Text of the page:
CBS bungles the Couric plagiarism case

Three days ago, I commented that CBS appeared to be trying to sweep the Katie Couric broadcast/podcast incident under the carpet.

We now know more of the story, and it again calls into question the ethical standards at CBS, coming in the same week as the company’s obvious reluctance to fire shock jock Don Imus despite his having made racist/sexist insults on the air.

In the Couric case, a producer has been fired for plagiarising the work of a Wall St Journal columnist when she prepared the April 4 edition of Katie’s Notebook, a daily commentary presented by Couric. No surprise there, instant dismissal is the customary and predictable consequence for such a serious breach of journalism standards.

The New York Sun yesterday named the producer who wrote the commentary, although the network won’t confirm the name.

Indeed, secrecy seems to be a theme in this story. The video clip was removed from the site, being replaced with a bizarre Editor’s Note offering a “correction” and claiming there had been an “omission”. Those are quite inappropriate terms to use when describing plagiarism, which is obviously an error of commission. Here’s what the note, from Couric & Co editor Greg Kandra, said:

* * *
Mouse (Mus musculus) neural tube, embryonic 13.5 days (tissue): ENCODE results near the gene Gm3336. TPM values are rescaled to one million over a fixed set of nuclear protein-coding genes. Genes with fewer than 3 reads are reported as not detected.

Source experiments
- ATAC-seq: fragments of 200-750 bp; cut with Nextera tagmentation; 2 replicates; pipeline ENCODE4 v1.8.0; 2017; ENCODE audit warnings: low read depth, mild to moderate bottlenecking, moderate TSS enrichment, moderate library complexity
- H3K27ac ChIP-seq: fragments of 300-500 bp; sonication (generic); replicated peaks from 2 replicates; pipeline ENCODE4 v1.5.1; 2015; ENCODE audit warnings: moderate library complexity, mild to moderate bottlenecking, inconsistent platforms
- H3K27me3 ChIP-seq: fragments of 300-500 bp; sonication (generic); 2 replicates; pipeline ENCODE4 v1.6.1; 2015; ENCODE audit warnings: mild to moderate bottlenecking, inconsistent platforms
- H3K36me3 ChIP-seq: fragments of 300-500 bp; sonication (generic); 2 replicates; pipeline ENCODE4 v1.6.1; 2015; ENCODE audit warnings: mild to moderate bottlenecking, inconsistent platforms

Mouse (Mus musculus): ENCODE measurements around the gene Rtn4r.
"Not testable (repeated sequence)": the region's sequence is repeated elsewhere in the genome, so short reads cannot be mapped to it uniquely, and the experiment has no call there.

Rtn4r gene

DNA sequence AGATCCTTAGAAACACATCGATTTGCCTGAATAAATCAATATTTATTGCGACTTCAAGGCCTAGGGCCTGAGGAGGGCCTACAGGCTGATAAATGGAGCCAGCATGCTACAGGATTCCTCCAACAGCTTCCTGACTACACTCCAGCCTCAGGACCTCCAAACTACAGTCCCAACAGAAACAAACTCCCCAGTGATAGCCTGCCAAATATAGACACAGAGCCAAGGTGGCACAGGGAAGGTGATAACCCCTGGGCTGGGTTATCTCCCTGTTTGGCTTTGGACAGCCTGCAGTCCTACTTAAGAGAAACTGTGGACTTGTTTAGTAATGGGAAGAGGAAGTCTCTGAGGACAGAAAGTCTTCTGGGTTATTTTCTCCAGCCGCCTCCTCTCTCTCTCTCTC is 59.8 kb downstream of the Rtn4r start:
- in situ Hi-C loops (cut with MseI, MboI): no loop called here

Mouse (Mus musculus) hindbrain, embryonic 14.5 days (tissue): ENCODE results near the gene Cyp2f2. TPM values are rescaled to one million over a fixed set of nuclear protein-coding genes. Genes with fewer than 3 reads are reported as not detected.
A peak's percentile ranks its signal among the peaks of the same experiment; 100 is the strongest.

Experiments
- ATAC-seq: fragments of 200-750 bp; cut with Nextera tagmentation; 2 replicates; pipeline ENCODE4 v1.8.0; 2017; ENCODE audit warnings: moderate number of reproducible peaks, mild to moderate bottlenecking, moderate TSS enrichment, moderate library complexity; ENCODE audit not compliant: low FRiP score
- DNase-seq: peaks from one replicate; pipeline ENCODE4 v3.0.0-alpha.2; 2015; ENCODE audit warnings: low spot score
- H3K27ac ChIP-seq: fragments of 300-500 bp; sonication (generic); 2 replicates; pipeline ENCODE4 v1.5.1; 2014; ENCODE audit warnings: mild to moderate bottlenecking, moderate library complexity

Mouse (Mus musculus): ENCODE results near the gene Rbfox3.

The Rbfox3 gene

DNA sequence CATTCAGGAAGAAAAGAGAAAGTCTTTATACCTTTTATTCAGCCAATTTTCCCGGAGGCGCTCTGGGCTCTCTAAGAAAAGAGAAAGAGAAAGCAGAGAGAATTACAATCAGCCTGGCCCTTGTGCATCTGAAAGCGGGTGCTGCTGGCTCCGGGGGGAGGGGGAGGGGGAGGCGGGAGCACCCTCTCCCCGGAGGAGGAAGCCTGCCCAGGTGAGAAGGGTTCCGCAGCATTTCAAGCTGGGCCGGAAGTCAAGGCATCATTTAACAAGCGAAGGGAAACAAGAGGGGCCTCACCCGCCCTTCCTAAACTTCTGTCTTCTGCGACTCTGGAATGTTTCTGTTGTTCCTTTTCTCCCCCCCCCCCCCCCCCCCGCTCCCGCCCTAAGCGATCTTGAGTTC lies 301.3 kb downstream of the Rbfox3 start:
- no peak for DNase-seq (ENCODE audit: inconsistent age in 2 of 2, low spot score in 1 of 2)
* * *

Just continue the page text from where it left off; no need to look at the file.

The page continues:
Correction: The April 4 Notebook was based on a “Moving On” column by Jeffrey Zaslow that ran in The Wall Street Journal on March 15 with the headline, “Of the Places You’ll Go, Is the Library Still One of Them?” Much of the material in the Notebook came from Mr. Zaslow, and we should have acknowledged that at the top of our piece. We offer our sincere apologies for the omission.

The note hints at plagiarism but is sufficiently ambiguous to raise more questions than it answers. Moreover, will not accept comments on the Editor’s Note posting, although it solicits comments on every other posting on the Couric & Co page.

So, after all this, two big questions remain:

  1. Why does characterize this incident as an “omission” instead of as “plagiarism”?
  2. Why does Katie Couric present as her own thoughts material written by other people? She ends each of these commentaries with “That’s a page from my notebook” and they appear on as “posted by Katie Couric”. The implication is that the words are hers.

The answer to the first question can be inferred: some senior journalists at CBS don’t consider themselves to be accountable. They choose to obfuscate and then to deny readers an opportunity to ask questions or make comments about what they’ve done.

As for the second question: well, that’s show business – a theme explored by Timothy Noah at


  1. Thanks for detailing many of the problems with the way CBS has been handling the Katie Couric plagiarism issue. What I keep wondering is why she is completely silent and why she lets CBS producers do the talking for her? She is the managing editor of the newscast, so shouldn’t she take some responsibility?

  2. I agree that as “the face” of CBS News, as well as the one at the centre of this particular controversy, Couric ought to speak up. But the CBS strategy appears to be to downplay the issue, keep quiet and hope the whole thing goes away as quickly as possible.

  3. […] no explanation for the changes and, just as in the earlier plagiarism case, has also disabled comments on this […]

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